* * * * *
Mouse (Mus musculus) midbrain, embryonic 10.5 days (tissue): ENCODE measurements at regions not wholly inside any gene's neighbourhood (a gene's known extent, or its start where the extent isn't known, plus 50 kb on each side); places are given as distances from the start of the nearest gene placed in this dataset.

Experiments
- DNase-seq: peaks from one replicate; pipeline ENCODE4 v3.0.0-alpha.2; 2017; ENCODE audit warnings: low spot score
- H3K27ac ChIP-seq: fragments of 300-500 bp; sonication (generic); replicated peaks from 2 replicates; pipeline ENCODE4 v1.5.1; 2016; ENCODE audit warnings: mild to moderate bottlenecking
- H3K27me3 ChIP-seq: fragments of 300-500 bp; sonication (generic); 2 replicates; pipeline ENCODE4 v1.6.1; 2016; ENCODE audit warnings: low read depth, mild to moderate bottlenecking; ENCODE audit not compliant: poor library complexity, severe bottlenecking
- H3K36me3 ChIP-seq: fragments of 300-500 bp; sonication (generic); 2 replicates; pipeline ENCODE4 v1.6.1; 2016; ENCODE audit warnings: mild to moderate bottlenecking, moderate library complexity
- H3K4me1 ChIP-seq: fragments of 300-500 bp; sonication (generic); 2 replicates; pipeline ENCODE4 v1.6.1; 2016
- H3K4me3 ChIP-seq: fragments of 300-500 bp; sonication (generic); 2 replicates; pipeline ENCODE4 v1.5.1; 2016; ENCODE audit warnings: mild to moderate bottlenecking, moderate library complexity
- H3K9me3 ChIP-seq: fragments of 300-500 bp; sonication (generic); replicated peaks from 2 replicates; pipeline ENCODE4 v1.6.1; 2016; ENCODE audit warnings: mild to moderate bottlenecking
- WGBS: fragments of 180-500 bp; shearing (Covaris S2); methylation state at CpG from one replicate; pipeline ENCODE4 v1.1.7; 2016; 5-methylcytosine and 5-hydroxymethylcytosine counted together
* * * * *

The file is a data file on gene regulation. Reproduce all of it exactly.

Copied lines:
Mouse (Mus musculus) midbrain, embryonic 10.5 days (tissue): ENCODE measurements at regions not wholly inside any gene's neighbourhood (a gene's known extent, or its start where the extent isn't known, plus 50 kb on each side); places are given as distances from the start of the nearest gene placed in this dataset.

Experiments
- DNase-seq: peaks from one replicate; pipeline ENCODE4 v3.0.0-alpha.2; 2017; ENCODE audit warnings: low spot score
- H3K27ac ChIP-seq: fragments of 300-500 bp; sonication (generic); replicated peaks from 2 replicates; pipeline ENCODE4 v1.5.1; 2016; ENCODE audit warnings: mild to moderate bottlenecking
- H3K27me3 ChIP-seq: fragments of 300-500 bp; sonication (generic); 2 replicates; pipeline ENCODE4 v1.6.1; 2016; ENCODE audit warnings: low read depth, mild to moderate bottlenecking; ENCODE audit not compliant: poor library complexity, severe bottlenecking
- H3K36me3 ChIP-seq: fragments of 300-500 bp; sonication (generic); 2 replicates; pipeline ENCODE4 v1.6.1; 2016; ENCODE audit warnings: mild to moderate bottlenecking, moderate library complexity
- H3K4me1 ChIP-seq: fragments of 300-500 bp; sonication (generic); 2 replicates; pipeline ENCODE4 v1.6.1; 2016
- H3K4me3 ChIP-seq: fragments of 300-500 bp; sonication (generic); 2 replicates; pipeline ENCODE4 v1.5.1; 2016; ENCODE audit warnings: mild to moderate bottlenecking, moderate library complexity
- H3K9me3 ChIP-seq: fragments of 300-500 bp; sonication (generic); replicated peaks from 2 replicates; pipeline ENCODE4 v1.6.1; 2016; ENCODE audit warnings: mild to moderate bottlenecking
- WGBS: fragments of 180-500 bp; shearing (Covaris S2); methylation state at CpG from one replicate; pipeline ENCODE4 v1.1.7; 2016; 5-methylcytosine and 5-hydroxymethylcytosine counted together